Three Strategies for Managing Rejection in Your Job Search


“I’ve been applying for jobs for several months now with no luck. All of these ‘no’s and lack of responses are making me feel pretty hopeless. What am I supposed to do?” – Mallorie from Bakersfield, CA


I know it can be tough when you’re putting yourself out there and applying for jobs, and hearing little back in return.

I recently read an article in Fast Company called “Reject Rejection” about how entrepreneurs should manage rejection, and I think the advice also applies to job seekers like you who are not getting a lot of bites in your job search.

Elaine Dundon, co-founder of the OPA! Center for Meeting, recommends adopting three ‘R’s when faced with rejection:


You want to start by thinking about the various explanations for the rejection.

Begin by thinking about the aspects that are in your control. Have you polished up your cover letter and résumé? Does your work experience and education match the skill sets the employer put forth in their ad? If you interviewed, did you make a strong impression or did nerves get the best of you? You may need to enlist the support of a job coach or other unbiased third party to give you honest feedback about the impression you make on paper and in person.

Thinking about the elements outside of your control is equally important. Although the economy is slowly recovering, there are still more applicants than there are jobs in many industries. Depending on your career area, you could be competing with more than 100 applicants in the initial round of considerations. While the situation is no less frustrating, it helps to understand that it’s not all about you.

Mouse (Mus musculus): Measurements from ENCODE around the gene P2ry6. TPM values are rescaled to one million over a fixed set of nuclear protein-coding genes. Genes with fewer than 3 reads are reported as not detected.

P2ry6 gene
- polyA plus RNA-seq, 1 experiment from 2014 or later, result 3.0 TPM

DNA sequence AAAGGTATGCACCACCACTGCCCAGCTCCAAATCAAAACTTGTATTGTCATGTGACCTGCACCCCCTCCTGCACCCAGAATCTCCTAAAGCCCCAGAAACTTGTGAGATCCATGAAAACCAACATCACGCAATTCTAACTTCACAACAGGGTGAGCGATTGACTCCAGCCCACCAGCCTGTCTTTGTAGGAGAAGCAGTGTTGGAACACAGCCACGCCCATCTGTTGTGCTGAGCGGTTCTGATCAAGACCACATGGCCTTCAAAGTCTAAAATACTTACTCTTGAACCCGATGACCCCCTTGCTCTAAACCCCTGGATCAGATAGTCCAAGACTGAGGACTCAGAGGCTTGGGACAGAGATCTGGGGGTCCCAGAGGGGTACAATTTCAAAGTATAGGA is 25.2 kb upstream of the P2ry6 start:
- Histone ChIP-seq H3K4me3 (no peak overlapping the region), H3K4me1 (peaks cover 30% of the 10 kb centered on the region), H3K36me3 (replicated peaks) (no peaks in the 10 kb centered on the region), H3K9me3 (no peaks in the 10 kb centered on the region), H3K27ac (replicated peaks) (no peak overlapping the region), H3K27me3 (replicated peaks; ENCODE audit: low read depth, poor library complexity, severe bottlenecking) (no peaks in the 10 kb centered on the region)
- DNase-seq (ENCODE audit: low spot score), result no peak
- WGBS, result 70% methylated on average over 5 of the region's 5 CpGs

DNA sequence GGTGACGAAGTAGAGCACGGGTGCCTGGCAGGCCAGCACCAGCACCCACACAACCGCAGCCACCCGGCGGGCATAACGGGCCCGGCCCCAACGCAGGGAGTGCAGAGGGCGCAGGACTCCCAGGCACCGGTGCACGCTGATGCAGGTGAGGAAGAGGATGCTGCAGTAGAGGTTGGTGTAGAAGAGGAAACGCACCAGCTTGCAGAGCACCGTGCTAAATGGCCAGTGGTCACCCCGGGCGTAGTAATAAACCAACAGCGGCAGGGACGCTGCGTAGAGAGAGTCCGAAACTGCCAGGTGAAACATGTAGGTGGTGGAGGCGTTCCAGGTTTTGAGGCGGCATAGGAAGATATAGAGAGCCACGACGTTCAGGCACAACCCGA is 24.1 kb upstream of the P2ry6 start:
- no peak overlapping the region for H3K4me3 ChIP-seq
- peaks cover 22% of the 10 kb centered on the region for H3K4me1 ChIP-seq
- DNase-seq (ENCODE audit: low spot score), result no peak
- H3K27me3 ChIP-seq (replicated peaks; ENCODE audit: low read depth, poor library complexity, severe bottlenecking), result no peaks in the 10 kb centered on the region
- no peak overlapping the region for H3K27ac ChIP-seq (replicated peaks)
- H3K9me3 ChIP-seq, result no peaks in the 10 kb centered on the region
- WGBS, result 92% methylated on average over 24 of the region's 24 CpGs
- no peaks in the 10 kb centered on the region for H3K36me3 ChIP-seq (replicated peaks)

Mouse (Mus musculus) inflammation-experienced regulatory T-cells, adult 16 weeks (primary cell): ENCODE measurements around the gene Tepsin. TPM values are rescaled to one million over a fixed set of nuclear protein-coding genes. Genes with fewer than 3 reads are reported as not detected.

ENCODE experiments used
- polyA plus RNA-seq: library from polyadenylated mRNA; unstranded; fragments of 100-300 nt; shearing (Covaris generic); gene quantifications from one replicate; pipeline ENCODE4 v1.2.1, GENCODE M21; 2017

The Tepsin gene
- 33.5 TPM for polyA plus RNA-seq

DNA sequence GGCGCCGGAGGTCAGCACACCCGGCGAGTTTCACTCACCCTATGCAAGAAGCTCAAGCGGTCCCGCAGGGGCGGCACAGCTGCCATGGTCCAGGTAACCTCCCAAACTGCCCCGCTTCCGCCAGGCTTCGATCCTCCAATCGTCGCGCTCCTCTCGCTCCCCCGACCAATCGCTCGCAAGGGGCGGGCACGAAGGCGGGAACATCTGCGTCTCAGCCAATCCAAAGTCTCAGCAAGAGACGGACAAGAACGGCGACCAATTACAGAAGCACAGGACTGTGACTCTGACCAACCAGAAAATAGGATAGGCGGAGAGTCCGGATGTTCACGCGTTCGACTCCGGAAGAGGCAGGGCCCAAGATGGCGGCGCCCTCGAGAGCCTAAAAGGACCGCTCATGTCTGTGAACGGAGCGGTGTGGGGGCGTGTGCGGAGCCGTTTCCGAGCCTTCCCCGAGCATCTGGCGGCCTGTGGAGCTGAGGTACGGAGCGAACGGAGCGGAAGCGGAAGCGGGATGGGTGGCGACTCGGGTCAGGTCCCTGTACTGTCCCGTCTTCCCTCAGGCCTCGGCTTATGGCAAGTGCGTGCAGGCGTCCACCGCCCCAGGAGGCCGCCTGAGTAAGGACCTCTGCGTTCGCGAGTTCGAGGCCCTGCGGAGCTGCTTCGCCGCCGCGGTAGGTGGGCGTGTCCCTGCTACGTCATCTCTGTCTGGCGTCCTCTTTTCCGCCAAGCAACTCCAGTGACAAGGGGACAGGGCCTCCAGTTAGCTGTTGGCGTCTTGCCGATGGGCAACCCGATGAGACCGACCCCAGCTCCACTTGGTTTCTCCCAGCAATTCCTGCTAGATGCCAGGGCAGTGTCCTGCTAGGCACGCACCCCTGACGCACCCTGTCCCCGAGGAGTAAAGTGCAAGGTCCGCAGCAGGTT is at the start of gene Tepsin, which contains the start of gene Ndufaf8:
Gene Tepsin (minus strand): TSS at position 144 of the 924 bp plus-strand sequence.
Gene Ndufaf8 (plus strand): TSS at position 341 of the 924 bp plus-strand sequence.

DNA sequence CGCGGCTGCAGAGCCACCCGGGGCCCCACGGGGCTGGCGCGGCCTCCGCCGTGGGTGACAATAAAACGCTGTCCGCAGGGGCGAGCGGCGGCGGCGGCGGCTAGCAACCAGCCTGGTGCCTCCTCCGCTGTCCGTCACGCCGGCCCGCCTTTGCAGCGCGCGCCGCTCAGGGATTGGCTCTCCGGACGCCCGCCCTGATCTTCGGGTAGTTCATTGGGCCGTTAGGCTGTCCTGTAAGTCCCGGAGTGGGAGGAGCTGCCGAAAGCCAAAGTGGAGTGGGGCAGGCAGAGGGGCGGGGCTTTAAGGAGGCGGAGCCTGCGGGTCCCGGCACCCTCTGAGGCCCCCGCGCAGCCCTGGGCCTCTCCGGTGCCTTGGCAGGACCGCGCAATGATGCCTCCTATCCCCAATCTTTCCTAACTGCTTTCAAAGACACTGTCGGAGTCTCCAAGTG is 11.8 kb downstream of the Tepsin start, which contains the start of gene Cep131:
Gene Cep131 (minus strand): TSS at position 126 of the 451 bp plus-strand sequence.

Now that you’ve identified the possible reasons you might have been rejected, come up with a plan to work through them. If you need to work on your job application materials or your in-person presentation skills, make an appointment to speak with a Goodwill career counselor or a similar professional in your area. If you’ve identified an external hurdle, formulate a strategy for working through it. For example, if you know you’re competing against a large number of people for one position, concentrate on how to make yourself stand out — in a good way — from the application pool.



If you’ve applied for multiple jobs over time at the same company with no results, you might want to consider rejecting them by setting your employment sights elsewhere. While it’s true that persistence does pay off for some, for others, receiving continuous rejections is bad for the morale and puts you no closer to landing a job. Take the time to reflect and reboot, and if there’s no new steps or approaches you can take in the immediate future to improve your prospects at a specific company, consider taking a few steps back and examining other job opportunities.